It’s common for CEFs to maintain modest discounts for long periods. A fund might sell at a 4% discount most of the time, reflecting either skepticism about the manager or the thinness of the market for the fund’s shares. The key to RNCOX’s strategy is the observation that those ongoing discounts occasionally balloon, so that a fund that normally sells at a 4% discount is temporarily available at a 24% discount. With time, those abnormal discounts revert to the mean: the 24% discount returns to being a 4% discount. If an investor knows what a fund’s normal discount is and buys shares of the fund when the discount is abnormally large, he or she will almost certainly profit when the discount reverts to normal. This tendency to generate panic discounts offers a highly-predictable source of “alpha,” largely independent of the skill of the manager whose CEF you’re buying and somewhat independent of what the market does (a discount can evaporate even when the overall market is flat, creating a profit for the discount investor). The key is understanding the CEF market well enough to know what a particular fund’s “normal” discount is and how long that particular fund might maintain an “abnormal” discount.
Enter Patrick Galley and the RiverNorth team. Mr. Galley used to work for Bank of America, analyzing mutual fund acquisition deals and arranging financing for them. That work led him to analyze the value of CEFs, whose irrational pricing led him to conclude that there were substantial opportunities for arbitrage and profits. After exploiting those opportunities in separately managed accounts, he left to establish his own fund.
RiverNorth Core’s portfolio is constructed in two steps: asset allocation and security selection. The fund starts with a core asset allocation, a set of asset classes which – over the long run – produce the best risk-adjusted returns. The core allocations include a 60/40 split between stocks and bonds, about a 60/40 split in the bond sleeve between government and high-yield bonds, about an 80/20 split in the stock sleeve between domestic and foreign, about an 80/20 split within the foreign stock sleeve between developed and emerging, and so on. But as any emerging markets investor knows from last year’s experience, the long-term attractiveness of an asset class can be interrupted by short periods of horrible losses. In response, RiverNorth makes opportunistic, tactical adjustments in its asset allocation. Based on an analysis of more than 30 factors (including valuation, liquidity, and sentiment), the fund can temporarily overweight or underweight particular asset classes.
Once the asset allocation is set, the managers look to implement the allocation by investing in a combination of CEFs and ETFs. In general, they’ll favor CEFs if they find funds selling at abnormal discounts. In that case, they’ll buy the CEF and hold it until the discount returns to normal. (I’ll note, in passing, that they can also short CEFs selling at abnormal premiums to the NAV.) They’ll then sell and if no other abnormally discounted CEF is available, they’ll buy an ETF in the same sector. If there are no inefficiently-priced CEFs in an area where they’re slated to invest, the fund simply buys ETFs.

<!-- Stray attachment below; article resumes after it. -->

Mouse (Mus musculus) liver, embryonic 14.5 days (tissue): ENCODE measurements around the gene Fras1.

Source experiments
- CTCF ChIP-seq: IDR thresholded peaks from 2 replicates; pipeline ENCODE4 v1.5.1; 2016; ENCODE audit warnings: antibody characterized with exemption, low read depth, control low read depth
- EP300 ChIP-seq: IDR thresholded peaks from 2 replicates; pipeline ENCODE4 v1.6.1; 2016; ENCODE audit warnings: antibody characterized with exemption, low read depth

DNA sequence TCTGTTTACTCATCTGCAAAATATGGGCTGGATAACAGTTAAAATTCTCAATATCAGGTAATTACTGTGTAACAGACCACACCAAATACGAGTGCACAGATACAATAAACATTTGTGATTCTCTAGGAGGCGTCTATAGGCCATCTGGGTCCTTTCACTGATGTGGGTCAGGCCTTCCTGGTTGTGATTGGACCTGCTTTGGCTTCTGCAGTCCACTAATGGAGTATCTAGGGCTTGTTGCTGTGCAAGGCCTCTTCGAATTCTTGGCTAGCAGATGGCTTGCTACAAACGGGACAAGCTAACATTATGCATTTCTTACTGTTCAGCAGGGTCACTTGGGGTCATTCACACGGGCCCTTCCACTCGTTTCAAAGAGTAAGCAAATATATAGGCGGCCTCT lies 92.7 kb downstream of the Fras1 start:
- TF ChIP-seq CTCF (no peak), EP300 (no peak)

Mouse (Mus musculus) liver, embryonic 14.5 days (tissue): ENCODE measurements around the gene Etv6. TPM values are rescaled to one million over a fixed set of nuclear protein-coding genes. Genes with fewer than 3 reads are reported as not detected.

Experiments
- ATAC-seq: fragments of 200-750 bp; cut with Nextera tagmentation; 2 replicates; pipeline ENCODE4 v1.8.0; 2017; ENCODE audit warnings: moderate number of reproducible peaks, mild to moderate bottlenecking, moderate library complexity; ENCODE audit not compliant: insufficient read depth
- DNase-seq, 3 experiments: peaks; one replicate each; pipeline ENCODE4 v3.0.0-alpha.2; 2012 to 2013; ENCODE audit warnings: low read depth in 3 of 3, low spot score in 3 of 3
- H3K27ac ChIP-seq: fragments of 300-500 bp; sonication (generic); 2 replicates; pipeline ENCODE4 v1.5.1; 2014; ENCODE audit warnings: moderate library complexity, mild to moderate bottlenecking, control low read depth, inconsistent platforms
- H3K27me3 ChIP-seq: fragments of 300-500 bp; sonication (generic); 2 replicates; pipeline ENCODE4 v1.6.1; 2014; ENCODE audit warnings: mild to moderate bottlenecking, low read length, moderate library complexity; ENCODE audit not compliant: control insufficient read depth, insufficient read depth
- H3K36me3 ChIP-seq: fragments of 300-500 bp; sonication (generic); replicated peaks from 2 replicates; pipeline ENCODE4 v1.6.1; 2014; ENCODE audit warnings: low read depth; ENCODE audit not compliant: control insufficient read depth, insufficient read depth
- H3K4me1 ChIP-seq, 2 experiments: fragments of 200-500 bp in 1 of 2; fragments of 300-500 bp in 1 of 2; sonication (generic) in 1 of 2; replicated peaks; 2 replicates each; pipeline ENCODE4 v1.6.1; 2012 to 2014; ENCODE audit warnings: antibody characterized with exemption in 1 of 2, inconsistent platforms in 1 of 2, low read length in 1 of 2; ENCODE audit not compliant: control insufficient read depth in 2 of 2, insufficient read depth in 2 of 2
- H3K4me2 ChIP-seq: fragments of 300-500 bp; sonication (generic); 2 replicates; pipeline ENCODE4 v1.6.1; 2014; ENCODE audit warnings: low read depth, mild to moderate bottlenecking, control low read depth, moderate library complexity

In this way, the managers pursue profits from two different sources: a good tactical allocation (which other funds might offer) and the CEF arbitrage opportunity (which no other fund offers). Given the huge number of funds currently selling at double-digit discounts to the value of their holdings, it seems that RNCOX has ample opportunity for adding alpha beyond what other tactical allocation funds can offer.
There are, as always, risks inherent in investing in the fund. The managers are experts at CEF investing, but much of the fund’s return is driven by asset allocation decisions and they don’t have a unique competitive advantage there. Since the fund sells a CEF as soon as it reverts to its normal discount, portfolio turnover is likely to be high (last year it was 300%) and tax efficiency will suffer. The fund’s expenses are much higher than those of typical no-load equity funds, though not out of line with expenses typical of long/short, market neutral, and tactical allocation funds. Finally, short-term volatility could be substantial: large CEF discounts can grow larger and the managers intend to buy more of those more-irrationally discounted shares. In Q3 2008, for example, the fund lost 15% – about three times as much as the Vanguard Balanced Index – but then went on to blow away the index over the following three quarters.
For investors looking for a core fund, especially one in a Roth or other tax-advantaged account, RiverNorth Core really needs to be on your short list of best possible choices. The managers have outperformed their peer group in both up- and down-markets and their ability to exploit inefficient pricing of CEFs is likely great enough to overcome the effects of high expenses and still provide superior returns to their investors.
© Mutual Fund Observer, 2011. All rights reserved. The information here reflects publicly available information current at the time of publication. For reprint/e-rights contact David@MutualFundObserver.com.